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Tables, Charts & Figures

APA format (required for most journals I read/publish in) stipulates that figures and tables should not be included in the parts of the manuscript in which you actually talk about them, but rather they should all come at the end of the manuscript. I understand how this might be of use to the type-setter, but I find it a pain when actually trying to read a manuscript. I know I'm not the only one, because in some of the manuscripts I've submitted for review before I actually violated APA format and put the figures in-line, and the reviewers actually thanked me in their review and suggested that this should become journal policy. (The idea is that after acceptance, you resubmit with the figures and tables in APA format, but that during the review process, you put them in-line.)

With that in mind, I left my figures in situ in my last journal submission. The staff at the journal promptly returned the manuscript without review, saying that they couldn't/wouldn't review a paper that didn't follow APA guidelines on tables and figures.

Obviously I reformatted and resubmitted (the customer/journal is always right), but I put this out to the blogosphere: does anyone actually like having the figures at the end of the manuscript?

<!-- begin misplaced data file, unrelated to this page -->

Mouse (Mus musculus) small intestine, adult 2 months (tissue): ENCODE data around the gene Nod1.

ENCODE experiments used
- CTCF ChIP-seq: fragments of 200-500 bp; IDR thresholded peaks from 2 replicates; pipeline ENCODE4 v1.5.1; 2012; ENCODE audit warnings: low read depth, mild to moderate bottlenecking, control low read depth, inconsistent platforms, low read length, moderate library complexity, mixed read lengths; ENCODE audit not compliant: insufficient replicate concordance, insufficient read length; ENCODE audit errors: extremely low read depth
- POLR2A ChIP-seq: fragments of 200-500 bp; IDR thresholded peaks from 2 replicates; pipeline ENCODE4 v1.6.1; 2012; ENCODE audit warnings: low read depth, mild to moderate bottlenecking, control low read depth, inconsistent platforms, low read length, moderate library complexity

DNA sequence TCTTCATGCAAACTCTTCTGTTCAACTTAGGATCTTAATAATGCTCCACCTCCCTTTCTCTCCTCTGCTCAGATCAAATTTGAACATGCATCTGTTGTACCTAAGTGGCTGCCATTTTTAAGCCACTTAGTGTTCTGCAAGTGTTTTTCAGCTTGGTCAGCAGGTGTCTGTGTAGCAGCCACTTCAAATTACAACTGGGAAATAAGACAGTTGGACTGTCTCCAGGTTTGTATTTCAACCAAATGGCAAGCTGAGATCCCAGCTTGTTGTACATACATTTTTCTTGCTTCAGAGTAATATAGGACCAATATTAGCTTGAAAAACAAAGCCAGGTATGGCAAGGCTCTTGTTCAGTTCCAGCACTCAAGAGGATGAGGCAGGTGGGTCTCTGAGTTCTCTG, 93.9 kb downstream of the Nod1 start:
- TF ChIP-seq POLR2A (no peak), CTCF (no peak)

2 comments:

Tim said...

I always ignore APA format and put figures in the text. I've never had a manuscript sent back for violating APA, although I've had editors note in the action letter that it needs to be reformatted to APA.

I usually put this statement on the title page, though:

"For the reader's convenience, this manuscript has been formatted with the figures embedded in the text. An APA-formatted version is also available upon request."

Maybe that would help.

Panos Ipeirotis said...

I kind of dislike the two-column conference format of ACM, but nothing compares to the offence in aesthetics, readability, and efficiency of reading, that is called APA formatting.

Are we still in the age of manual typesetting? What is the deep reason behind the separation of content based on the format of the presented arguments? (Text-based arguments first, graphs and tables later).

For people that insist on using APA format, I propose their browsers to open graphics and images in a window separate from the one displaying the text of the web page.

Locality of reference is not only useful for computers but also for humans. All the necessary context necessary to understand a concept should be placed as close together as possible.

This extends to content as well: for example, good style dictates minimal reliance on long range references within the text). But while editing text to be tight and coherent is difficult, placing figures and tables together with the text is actually trivial.